In one charming photo, tens of curious stellar sea lion bob on the Pacific’s surface—only their heads showing. They stare straight at the photographer. McAllister reports that these wonderfully intelligent and agile creatures are making a comeback in the waters off the Great Bear.

If you’ve ever seen the starfish in the Northwest, you know that these echinoderms are huge and often bright orange. McAllister also takes incredible photographs of colorful underwater creatures: purple urchins and striking rose anemones. Some interesting shots focus on both above-water and below-water life in the same shot.

Like many pristine landscapes left in the world, McAllister reports that the area of the Great Bear Rainforest is under threat from oil drilling. Additionally, there are plans to create a large port in seas that are often stormy and dangerous. This motivated McAllister to publish these beautiful photographs. But the text of the book also provides much information about the creatures of the region. Read more »

Leonard Nimoy 1931 - 2015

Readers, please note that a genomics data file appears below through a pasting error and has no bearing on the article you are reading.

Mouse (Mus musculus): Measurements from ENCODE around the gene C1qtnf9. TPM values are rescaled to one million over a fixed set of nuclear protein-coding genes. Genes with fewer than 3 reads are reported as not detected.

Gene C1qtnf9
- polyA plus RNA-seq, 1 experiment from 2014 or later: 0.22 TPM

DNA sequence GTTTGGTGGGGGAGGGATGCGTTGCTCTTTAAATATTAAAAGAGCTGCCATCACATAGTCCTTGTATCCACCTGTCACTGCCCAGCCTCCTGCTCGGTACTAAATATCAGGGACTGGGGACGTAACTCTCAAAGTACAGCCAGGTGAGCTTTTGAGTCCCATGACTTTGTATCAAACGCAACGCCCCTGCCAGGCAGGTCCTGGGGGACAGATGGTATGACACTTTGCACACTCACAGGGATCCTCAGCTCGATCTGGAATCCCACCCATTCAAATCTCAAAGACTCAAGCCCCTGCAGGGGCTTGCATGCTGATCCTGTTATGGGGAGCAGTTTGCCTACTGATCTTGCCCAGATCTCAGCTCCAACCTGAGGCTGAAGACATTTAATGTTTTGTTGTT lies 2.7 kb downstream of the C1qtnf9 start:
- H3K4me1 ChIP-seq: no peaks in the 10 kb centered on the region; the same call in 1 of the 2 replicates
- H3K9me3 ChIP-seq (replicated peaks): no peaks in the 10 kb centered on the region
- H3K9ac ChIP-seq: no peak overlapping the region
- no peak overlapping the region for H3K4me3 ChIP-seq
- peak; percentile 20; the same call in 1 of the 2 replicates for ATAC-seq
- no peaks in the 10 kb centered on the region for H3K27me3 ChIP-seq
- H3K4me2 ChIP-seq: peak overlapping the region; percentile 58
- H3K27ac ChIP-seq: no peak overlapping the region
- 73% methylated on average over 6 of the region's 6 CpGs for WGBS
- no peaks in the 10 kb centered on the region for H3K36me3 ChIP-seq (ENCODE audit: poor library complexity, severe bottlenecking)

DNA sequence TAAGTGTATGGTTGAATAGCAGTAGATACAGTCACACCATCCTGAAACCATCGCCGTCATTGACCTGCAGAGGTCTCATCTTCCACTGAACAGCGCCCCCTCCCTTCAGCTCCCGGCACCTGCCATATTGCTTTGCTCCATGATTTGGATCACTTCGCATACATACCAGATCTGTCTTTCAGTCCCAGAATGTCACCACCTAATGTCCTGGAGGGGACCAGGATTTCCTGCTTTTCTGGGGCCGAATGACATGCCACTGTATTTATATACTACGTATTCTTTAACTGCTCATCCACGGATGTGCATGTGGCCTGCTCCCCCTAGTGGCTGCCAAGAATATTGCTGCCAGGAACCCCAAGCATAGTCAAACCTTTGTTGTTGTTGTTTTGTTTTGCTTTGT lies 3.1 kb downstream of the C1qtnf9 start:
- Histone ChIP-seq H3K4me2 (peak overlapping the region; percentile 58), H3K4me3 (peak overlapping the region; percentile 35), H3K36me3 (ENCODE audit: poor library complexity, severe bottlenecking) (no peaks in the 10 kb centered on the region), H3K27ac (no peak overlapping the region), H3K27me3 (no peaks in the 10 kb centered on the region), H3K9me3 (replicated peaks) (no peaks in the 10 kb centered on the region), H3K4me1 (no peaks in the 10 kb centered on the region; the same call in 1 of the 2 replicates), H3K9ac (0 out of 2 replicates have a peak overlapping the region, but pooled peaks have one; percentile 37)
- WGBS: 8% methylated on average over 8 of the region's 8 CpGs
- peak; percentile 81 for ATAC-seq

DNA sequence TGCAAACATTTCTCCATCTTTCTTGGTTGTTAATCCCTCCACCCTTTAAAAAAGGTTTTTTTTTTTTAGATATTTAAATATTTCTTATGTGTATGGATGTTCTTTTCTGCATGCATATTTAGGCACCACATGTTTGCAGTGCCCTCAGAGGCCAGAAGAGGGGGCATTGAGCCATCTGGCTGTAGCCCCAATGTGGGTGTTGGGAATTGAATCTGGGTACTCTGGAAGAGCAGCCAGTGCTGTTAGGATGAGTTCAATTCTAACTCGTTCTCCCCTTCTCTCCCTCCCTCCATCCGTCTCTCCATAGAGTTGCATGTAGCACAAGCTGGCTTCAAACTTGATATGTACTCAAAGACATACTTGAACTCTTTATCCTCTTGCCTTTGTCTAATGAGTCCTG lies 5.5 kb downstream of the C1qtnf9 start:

Leonard Nimoy

Today I lost a friend though I did not know him personally.  He has been a part of my life since I was ten years old and Star Trek first aired.  Leonard Nimoy passed away this morning.  He was 83.   His best known role was that of Mr. Spock, first officer of the USS Enterprise. The character Spock was a Vulcan/Human mix, not devoid of emotion, but able to suppress and control his emotional responses.  For many of us who thought we were different Spock gave to us a role model that showed us that we could overcome our limitations and excel in what we chose to do and be.  He told us it was okay to be different and that was really a good thing.     While Nimoy alternately tried to remove himself from the character of Spock and embraced it he was forever in our minds the symbol of diversity that epitomized Star Trek.  Spock’s devotion to logic inspired us to examine our situations and understand how they could be improved. Read more »

My Cousin Vinny


Imagine if you will traveling across the country with your best friend and stopping for snacks at a small town gas station.  Shortly after you leave you, glance in the mirror to see and hear the flashing lights and the siren of a police car.  You are about to be charged with the cold blooded murder and robbery of the proprietor of the gas station you just left.   Your only hope for freedom is your eccentric cousin Vinny, a New York lawyer who has yet to win a case.  Read more »

The Girl on the Train


One of the things I miss from my East Coast childhood is riding commuter trains.